Sheepskin, deerskin, doeskin, calfskin, etc., for gloves, etc., are also tawed, but the hair must be taken off. The skins are first soaked in warm water, scraped on the flesh side to get off fat, and hung in a warm room until they begin to give a slight smell of Hartshorne. The wool or fur then comes off readily. The hair side should now be thoroughly scraped against the hair. The skin is next soaked two or three weeks in weak lime water, changing the water two or three times. Then they are brought out again, scraped smooth and trimmed. Then rinsed in clean water, and then soaked in wheat bran and water for two or three weeks. After this they are well stirred around in a pickle of alum, salt and water. Then they are thrown again into the bran and water for two or three days. Then stretched and dried somewhat in a warm room. After this they are soaked in warm water and then worked or trodden on in a trough or pail filled with yolk of eggs, salt, alum, flour and water, beaten to a froth. They are finally stretched and dried in an airy room, and last of all smoothed with a warm smoothing iron. This makes the beautiful leather we see in gloves, military trimmings, etc. The proportions for the egg paste are as follows: 3 pounds salt, 5
pounds alum, 21 pounds wheat flour and yolks of nine dozen eggs. Make a paste with water, dissolving first the alum and salt. A little of this paste is used as wanted with a great deal of water.
Chamois skin and deer skins not wanted for gloves are similarly treated up to the point of treating with egg paste. Instead of using this process they are oiled on the hair side with very clean animal oil, rolled into balls and thrown into the trough of a fulling mill, well beaten two or three hours, aired, re-oiled, beaten again and the process repeated a third time. They are then put into a warm room until they begin to give out a decided smell, then scoured in weak lye to take out superfluous grease. Here the intention is merely to get a thick felt-like skin of good color; a nicely grained surface is not required as in gloves. The skins are finally rinsed, wrung out, stretched and dried, and when nearly dry slightly rubbed with a smooth, hard round stick.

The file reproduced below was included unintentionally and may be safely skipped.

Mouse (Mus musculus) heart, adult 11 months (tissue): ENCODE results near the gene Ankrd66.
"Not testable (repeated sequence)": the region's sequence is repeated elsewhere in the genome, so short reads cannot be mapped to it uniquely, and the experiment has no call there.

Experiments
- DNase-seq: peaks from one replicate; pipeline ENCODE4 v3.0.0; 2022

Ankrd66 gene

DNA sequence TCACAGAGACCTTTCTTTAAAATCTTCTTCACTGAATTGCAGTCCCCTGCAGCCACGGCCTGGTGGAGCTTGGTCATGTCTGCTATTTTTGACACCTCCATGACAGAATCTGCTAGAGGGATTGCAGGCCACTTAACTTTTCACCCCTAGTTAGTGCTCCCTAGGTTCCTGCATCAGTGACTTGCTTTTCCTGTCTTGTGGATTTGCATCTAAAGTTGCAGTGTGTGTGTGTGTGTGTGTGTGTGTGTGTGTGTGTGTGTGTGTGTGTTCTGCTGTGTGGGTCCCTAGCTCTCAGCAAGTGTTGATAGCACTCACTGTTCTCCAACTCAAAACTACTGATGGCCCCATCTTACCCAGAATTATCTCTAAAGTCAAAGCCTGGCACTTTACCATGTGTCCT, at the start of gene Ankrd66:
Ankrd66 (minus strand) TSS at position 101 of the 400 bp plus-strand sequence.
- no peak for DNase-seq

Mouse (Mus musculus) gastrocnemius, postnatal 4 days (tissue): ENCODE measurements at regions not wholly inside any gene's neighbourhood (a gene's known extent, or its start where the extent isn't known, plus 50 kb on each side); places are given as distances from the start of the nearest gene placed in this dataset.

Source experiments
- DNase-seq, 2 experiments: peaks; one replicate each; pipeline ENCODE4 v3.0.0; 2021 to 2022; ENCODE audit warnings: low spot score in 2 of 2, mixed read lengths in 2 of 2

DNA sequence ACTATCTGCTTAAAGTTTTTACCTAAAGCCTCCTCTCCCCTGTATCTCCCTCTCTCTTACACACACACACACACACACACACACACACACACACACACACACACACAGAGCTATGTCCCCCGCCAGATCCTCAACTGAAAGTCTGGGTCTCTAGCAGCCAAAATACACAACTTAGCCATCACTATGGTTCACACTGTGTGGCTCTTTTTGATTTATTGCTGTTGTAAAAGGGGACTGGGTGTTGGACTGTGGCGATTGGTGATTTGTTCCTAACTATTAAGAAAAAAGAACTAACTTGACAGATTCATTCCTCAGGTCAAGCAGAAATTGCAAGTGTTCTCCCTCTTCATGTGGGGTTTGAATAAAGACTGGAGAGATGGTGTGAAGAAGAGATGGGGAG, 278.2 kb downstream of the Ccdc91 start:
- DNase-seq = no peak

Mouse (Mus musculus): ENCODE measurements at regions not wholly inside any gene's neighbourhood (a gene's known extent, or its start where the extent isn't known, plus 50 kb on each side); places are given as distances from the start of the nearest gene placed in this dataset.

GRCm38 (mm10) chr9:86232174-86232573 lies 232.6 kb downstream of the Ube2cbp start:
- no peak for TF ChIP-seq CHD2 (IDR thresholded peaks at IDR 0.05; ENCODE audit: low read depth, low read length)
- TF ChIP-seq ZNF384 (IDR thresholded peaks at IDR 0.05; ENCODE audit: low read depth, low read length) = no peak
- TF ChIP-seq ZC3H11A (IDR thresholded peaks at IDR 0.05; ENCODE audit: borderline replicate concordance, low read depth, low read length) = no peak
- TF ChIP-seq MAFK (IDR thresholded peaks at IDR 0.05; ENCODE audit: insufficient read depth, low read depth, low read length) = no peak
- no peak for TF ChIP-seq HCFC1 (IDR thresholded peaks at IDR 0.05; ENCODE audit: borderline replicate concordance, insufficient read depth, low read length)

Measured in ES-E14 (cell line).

These are the fine processes. A dried skin oiled so as to become smooth and pliable will retain the hair or wool a considerable time. Or it may be made more durable where the color of the flesh side is no object by scraping, washing in soap suds and then putting directly into the tan pit. For ordinary, purposes rabbit, squirrel and other small skins can be efficiently preserved with the hair by the application of powdered alum and fine salt, put on them when fresh or if not fresh by dampening them first. Squirrel skins when wanted without the hair will tan very well in wheat bran tea, the fat and hair having been previously removed by soaking in lime water and scraping. Old tea leaves afford tannin enough for small skins but they give a color not nearly as pleasant as bran. Almost any of the barks afford tannin enough for small skins, willow, pine, poplar, hemlock of course, sumac, etc.
Preservation of Furs
While in use, furs should be occasionally combed. When not wanted, dry them first, and then let them cool, and mix among them bitter apples from the druggists, in small muslin bugs, sewing them in several folds of linen, carefully turned in at the edges, and kept from damp. Camphor or pepper used in the same manner will have a similar effect. Well cleaned furs are much less liable to be attacked by moths, than those affording rich repasts of dried flesh, though no furs are absolutely safe without extreme watchfulness on the part of their owner. Wrapping well in good brown paper, and keeping in a tight paper box, are all helps to the preservation of furs. Sunshine and fresh air kill the fur and wool moth grub. Hence taking out the furs occasionally and airing, sunning, and beating them is necessary.